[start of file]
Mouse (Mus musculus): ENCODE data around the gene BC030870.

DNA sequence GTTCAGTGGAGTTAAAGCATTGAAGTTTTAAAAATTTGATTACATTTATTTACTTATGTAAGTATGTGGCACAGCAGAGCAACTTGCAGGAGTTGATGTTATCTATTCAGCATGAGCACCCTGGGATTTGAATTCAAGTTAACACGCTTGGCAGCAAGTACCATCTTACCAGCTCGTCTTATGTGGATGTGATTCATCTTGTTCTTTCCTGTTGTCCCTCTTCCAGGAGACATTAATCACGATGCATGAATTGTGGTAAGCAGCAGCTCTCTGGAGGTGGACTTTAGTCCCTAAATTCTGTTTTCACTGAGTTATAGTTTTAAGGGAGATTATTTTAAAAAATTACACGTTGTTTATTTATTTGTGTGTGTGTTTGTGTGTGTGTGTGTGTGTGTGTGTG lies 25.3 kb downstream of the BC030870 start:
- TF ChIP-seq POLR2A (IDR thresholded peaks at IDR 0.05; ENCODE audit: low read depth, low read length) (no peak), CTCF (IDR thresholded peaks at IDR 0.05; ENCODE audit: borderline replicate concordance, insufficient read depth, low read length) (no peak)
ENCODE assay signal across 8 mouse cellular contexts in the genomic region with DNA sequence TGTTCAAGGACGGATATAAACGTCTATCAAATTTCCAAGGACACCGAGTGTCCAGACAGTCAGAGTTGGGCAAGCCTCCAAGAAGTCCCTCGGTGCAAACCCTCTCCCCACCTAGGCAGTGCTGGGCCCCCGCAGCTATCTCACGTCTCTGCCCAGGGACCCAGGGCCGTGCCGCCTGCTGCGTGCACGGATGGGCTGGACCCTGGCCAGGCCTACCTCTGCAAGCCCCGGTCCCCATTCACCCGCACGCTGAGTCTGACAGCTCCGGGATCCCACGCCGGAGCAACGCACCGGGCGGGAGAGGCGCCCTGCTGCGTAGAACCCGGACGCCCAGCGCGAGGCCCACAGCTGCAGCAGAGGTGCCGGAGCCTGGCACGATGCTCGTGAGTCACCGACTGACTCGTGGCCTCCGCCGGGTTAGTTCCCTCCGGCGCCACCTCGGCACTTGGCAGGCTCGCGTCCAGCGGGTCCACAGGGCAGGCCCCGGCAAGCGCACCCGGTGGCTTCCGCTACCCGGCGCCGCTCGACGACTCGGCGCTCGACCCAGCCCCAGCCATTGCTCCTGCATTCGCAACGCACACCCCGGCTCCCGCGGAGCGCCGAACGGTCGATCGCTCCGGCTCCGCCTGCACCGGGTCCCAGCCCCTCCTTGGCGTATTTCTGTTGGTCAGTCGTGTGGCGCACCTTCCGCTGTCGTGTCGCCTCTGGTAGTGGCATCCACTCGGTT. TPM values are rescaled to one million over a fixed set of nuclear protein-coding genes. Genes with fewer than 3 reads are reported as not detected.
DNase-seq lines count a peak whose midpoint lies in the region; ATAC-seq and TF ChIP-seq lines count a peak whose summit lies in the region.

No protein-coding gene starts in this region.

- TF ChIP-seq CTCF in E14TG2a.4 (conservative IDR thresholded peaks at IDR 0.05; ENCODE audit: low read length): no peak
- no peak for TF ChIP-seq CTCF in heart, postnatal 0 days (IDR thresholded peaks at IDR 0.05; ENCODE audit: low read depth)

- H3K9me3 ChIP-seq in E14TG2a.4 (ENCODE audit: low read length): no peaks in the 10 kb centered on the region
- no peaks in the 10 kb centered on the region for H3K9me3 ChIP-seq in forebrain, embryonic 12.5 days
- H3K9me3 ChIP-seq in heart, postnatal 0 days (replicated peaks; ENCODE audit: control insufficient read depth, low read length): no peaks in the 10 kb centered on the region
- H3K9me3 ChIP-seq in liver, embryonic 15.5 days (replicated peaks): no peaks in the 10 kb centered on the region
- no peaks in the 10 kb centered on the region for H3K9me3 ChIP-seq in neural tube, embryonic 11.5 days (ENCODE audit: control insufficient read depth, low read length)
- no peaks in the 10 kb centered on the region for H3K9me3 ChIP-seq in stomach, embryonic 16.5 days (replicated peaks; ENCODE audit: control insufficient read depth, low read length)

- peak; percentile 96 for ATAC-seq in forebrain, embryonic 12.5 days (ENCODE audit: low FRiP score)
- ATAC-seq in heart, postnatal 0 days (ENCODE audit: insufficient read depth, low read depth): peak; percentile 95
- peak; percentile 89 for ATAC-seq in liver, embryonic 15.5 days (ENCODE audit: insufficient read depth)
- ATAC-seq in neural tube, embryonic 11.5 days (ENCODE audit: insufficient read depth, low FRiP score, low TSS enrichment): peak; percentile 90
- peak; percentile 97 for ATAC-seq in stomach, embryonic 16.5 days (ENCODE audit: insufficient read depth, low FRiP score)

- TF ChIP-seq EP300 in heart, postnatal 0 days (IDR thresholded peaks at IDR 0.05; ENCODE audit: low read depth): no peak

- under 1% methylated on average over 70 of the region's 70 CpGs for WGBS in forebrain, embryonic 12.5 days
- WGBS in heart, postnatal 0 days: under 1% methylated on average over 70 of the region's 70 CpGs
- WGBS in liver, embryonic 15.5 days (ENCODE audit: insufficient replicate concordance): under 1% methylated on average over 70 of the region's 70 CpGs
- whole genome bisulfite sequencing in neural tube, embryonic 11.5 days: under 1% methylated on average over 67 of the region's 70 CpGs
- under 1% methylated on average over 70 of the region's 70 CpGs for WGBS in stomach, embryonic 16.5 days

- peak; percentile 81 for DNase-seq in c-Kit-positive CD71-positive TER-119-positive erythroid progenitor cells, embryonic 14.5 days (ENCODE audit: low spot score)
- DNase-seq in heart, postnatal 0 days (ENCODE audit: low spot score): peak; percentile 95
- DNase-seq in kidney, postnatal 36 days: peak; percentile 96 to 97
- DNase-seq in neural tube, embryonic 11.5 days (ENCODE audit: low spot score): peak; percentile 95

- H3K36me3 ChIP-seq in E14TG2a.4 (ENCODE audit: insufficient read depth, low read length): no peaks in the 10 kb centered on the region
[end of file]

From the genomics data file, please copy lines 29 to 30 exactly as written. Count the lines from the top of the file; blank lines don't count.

- DNase-seq in neural tube, embryonic 11.5 days (ENCODE audit: low spot score): peak; percentile 95

- H3K36me3 ChIP-seq in E14TG2a.4 (ENCODE audit: insufficient read depth, low read length): no peaks in the 10 kb centered on the region